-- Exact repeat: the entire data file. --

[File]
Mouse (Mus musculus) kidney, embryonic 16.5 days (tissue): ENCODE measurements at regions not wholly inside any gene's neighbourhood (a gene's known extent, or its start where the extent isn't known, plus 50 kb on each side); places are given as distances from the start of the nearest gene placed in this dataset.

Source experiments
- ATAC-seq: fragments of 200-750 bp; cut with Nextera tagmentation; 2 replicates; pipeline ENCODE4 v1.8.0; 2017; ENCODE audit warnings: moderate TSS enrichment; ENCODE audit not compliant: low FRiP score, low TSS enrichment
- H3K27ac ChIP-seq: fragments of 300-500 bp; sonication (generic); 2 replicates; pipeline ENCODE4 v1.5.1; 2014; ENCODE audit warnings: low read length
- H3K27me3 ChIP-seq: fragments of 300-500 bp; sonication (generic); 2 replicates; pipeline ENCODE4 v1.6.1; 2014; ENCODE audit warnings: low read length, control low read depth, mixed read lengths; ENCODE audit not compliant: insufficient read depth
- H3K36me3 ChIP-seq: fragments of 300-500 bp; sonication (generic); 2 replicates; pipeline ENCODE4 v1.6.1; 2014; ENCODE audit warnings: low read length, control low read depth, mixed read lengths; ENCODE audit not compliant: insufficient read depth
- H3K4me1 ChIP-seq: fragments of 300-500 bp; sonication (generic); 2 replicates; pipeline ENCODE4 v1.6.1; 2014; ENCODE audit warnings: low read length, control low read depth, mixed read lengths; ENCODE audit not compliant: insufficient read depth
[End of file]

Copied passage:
Mouse (Mus musculus) kidney, embryonic 16.5 days (tissue): ENCODE measurements at regions not wholly inside any gene's neighbourhood (a gene's known extent, or its start where the extent isn't known, plus 50 kb on each side); places are given as distances from the start of the nearest gene placed in this dataset.

Source experiments
- ATAC-seq: fragments of 200-750 bp; cut with Nextera tagmentation; 2 replicates; pipeline ENCODE4 v1.8.0; 2017; ENCODE audit warnings: moderate TSS enrichment; ENCODE audit not compliant: low FRiP score, low TSS enrichment
- H3K27ac ChIP-seq: fragments of 300-500 bp; sonication (generic); 2 replicates; pipeline ENCODE4 v1.5.1; 2014; ENCODE audit warnings: low read length
- H3K27me3 ChIP-seq: fragments of 300-500 bp; sonication (generic); 2 replicates; pipeline ENCODE4 v1.6.1; 2014; ENCODE audit warnings: low read length, control low read depth, mixed read lengths; ENCODE audit not compliant: insufficient read depth
- H3K36me3 ChIP-seq: fragments of 300-500 bp; sonication (generic); 2 replicates; pipeline ENCODE4 v1.6.1; 2014; ENCODE audit warnings: low read length, control low read depth, mixed read lengths; ENCODE audit not compliant: insufficient read depth
- H3K4me1 ChIP-seq: fragments of 300-500 bp; sonication (generic); 2 replicates; pipeline ENCODE4 v1.6.1; 2014; ENCODE audit warnings: low read length, control low read depth, mixed read lengths; ENCODE audit not compliant: insufficient read depth